Since the announcement that an Auckland District Court judge was issuing an arrest warrant for Israeli General (res.) Moshe Ya’alon, who was visiting New Zealand, life has felt rather surreal…
In early December, former IDF Chief of Staff and head of intelligence Ya’alon made a private visit to the country. He was here as a guest for a JNF fundraiser, as well as to do a spot of hiking. Although most non-Hollywood-celebrity international figures making a non-official visit would pass unnoticed by the general public and the media, that was certainly not the case for General Ya’alon.
Not only did several Wellington groups organise “three days of action in solidarity with the Palestinian people” to protest against Ya’alon’s visit, but Auckland law firm LeeSalmonLong took an application for his arrest to court. The court papers alleged General Ya’alon was a central figure in the 2002 killing of suspected Hamas commander Salah Shehadeh, which also killed 13 civilians. As Ya’alon admitted to playing a part in planning the attack, the papers said he was a party to the bombing.
District Court Judge Avinash Deobhakta said the bombing had attracted international condemnation and ordered that an arrest warrant be issued. The judge said that the application, which was made in the name of a well-known Auckland pro-Palestinian activist Janfrie Wakim, established a prima facie case against the General and he was satisfied the information provided “good and sufficient reasons” to believe Ya’alon was one of those responsible for the bombing.
At this point, Attorney-General Michael Cullen stepped in and quashed proceedings. He said there was insufficient evidence to support any possible prosecution and it could not be relied upon to show a prima facie case against Ya’alon. “After careful analysis Crown Law was satisfied that the proceedings were invalid and the district court judge was unwittingly acting without jurisdiction.” Cullen added that no other country is seeking the former General’s arrest and there has been no such request from the International Criminal Court.
Cue extreme indignation, from a range of vocal activists, about the escape of the man quickly dubbed the “Butcher of Qana” from the clutches of the New Zealand judicial system. Janfrie Wakim said she was horrified, that Cullen’s actions were appalling, and that he lacked the political courage to stand up for the victims of the bombing. Her lawyer, (coincidentally, an old-childhood friend of mine) Davey Salmon, said Cullen’s overruling of the warrant could reflect poorly on New Zealand’s international reputation.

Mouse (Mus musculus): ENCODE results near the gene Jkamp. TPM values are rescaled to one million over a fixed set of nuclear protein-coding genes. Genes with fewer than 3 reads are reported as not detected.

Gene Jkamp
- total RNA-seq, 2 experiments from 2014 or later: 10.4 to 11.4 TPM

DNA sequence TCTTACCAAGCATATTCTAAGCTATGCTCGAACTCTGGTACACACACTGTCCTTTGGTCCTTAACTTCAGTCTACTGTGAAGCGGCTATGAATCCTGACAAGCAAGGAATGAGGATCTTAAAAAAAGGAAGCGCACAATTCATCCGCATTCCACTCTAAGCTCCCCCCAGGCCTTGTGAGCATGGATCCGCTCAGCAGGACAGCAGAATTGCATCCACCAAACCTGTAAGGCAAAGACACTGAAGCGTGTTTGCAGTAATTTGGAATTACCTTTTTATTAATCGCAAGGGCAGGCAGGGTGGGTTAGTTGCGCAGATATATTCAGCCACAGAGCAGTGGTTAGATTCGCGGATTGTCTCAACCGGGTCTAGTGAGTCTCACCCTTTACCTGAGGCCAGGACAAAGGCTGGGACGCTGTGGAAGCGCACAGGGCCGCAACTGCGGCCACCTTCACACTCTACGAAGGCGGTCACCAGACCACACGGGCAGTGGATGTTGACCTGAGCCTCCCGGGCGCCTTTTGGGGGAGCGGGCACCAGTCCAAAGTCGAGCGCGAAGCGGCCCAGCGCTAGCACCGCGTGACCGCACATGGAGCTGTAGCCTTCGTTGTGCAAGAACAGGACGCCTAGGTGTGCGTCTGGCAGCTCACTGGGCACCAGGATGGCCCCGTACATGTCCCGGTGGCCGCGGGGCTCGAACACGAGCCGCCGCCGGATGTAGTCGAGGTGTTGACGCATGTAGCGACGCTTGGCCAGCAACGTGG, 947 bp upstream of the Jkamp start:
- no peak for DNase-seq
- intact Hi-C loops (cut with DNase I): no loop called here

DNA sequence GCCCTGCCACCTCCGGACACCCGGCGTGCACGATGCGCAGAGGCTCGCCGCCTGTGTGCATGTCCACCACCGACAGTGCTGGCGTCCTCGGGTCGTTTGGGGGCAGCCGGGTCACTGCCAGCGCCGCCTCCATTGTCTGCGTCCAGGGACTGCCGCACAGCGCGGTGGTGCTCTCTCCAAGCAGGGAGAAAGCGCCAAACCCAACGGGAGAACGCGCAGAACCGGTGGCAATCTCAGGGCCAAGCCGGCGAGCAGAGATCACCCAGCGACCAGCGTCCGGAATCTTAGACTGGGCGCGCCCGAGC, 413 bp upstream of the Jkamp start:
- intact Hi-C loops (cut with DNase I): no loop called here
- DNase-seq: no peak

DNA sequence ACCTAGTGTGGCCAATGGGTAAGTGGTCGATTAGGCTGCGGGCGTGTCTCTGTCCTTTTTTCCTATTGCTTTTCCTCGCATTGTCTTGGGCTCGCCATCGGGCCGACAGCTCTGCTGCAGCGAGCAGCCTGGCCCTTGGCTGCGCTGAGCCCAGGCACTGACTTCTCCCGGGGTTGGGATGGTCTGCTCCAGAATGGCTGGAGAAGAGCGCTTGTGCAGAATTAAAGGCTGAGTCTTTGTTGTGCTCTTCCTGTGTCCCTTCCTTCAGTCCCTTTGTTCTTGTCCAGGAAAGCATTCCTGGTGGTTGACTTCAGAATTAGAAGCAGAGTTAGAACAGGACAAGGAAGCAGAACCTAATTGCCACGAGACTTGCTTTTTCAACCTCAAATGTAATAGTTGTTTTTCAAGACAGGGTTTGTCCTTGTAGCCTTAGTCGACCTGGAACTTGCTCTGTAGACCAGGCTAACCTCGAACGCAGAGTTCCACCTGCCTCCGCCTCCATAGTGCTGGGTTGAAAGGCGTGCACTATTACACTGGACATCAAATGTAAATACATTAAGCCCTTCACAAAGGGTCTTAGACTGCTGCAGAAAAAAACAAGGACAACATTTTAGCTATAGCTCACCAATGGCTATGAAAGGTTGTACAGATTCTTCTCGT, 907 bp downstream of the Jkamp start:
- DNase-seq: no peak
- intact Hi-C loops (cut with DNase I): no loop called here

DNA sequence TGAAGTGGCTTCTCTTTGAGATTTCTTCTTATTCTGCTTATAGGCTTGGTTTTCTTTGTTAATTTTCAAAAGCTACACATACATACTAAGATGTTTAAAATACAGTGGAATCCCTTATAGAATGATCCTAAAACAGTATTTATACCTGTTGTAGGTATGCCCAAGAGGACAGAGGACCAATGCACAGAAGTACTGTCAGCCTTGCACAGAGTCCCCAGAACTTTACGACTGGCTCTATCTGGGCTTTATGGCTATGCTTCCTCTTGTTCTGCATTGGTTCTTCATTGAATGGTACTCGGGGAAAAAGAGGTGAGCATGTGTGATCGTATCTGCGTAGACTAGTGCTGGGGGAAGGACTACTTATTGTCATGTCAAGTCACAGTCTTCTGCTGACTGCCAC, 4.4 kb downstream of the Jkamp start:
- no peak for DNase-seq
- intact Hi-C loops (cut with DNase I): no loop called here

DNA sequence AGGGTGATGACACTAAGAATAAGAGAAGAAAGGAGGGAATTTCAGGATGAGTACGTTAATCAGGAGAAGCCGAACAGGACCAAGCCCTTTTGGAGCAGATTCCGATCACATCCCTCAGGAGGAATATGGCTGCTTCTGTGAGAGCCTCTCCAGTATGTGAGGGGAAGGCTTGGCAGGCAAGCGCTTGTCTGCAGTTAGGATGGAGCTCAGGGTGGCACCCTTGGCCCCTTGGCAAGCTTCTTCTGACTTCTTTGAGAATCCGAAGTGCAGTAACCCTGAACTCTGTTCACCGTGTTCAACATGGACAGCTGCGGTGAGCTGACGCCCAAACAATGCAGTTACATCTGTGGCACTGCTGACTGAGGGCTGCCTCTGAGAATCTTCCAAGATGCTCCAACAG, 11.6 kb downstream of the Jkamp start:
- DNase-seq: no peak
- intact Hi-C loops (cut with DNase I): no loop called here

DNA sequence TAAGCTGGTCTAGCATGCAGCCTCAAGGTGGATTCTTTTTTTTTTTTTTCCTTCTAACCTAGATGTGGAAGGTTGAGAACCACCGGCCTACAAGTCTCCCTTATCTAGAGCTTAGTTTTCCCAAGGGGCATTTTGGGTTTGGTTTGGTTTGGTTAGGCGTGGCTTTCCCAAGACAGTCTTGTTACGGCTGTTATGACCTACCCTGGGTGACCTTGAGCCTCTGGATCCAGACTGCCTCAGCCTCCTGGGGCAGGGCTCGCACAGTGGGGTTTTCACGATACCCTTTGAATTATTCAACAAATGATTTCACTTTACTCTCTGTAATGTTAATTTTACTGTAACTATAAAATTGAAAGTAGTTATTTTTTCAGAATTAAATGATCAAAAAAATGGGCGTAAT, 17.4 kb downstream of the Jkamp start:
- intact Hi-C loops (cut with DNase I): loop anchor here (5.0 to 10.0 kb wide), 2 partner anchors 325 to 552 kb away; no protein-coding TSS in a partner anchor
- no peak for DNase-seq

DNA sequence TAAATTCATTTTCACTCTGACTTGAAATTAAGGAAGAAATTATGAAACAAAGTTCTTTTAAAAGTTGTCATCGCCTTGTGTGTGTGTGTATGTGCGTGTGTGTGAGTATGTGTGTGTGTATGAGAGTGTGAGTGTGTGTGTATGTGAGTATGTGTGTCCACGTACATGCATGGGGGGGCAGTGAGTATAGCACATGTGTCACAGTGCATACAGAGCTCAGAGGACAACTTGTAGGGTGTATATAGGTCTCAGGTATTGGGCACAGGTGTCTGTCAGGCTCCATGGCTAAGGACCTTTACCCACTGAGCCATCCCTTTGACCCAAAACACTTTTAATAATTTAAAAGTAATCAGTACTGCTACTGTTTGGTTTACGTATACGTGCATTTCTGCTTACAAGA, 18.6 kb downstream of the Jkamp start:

They were joined in their outrage by some familiar names. Green Party MP Keith Locke condemned Cullen’s decision and said it showed the government was less interested in justice for the Palestinians than in avoiding a diplomatic row with Israel. John Minto, lobby group Global Peace & Justice spokesman, said the Government wanted to avoid offending not just Israel but its patron, the United States. “Gutless political leaders are the chief ally of war criminals and Cullen fits the category perfectly,” he concluded.
However, Victoria University’s Director of Policy Studies, Dr. Andrew Ladley, said Cullen made the obvious decision, given the lack of evidence. Although New Zealand has a duty under national and international law to prosecute alleged war criminals where possible, Ladley emphasised a high threshold of proof is required to do so. Another human rights lawyer, Tony Ellis, agreed. He said he had been approached to take the case but declined as there was so little evidence to back the claims.
I had expected a “response” to General Ya’alon’s visit but from the moment the warrant was issued and my former childhood buddy announced his involvement, my aforementioned sense of surreal bewilderment settled in to stay.
Try as I might, I couldn’t think of any real precedent to the situation. [This includes the Rainbow Warrior bombers who committed an actual crime in New Zealand territory.] I still can’t remember any other political figure who has visited New Zealand, either officially or unofficially, and faced an arrest warrant for alleged war crimes.
Back in 2004, former Human Rights Commissioner Chris Lawrence took a civil case to the High Court on behalf of eleven New Zealand-based Falun Gong practitioners. The suit accused former Chinese leader Jiang Zemin and two other Chinese officials of torture, conspiracy and a range of other crimes – in their absence. While the court heard the suit, to date, I’m unaware of any decision. More recently the Falun Gong brought a suit against the visiting Chinese Minister of Commerce, Bo Xilai, but this too appeared to come to nothing.
Most international political figures visiting New Zealand attract little or no attention from either the general public, or the media. For example, just after Ya’alon’s visit, a group of six senior Arab diplomats (representing Lebanon, Egypt, United Arab Emirates, Syria, Kuwait, and the Palestinians) visited Wellington. This visit did not even make the news.
At the risk of gaining broken-record status, why is it only Israeli figures who seem to become embroiled in such high-level controversy? Given the flexible definitions and minimal level of evidence apparently provided in the Ya’alon case, it should be reasonably easy to make such a case against any visiting international official. Tony Blair on his visit earlier this year could, for example, have been arrested for involvement in British “war crimes” in Iraq. Why then did none of those protesting against his visit even try?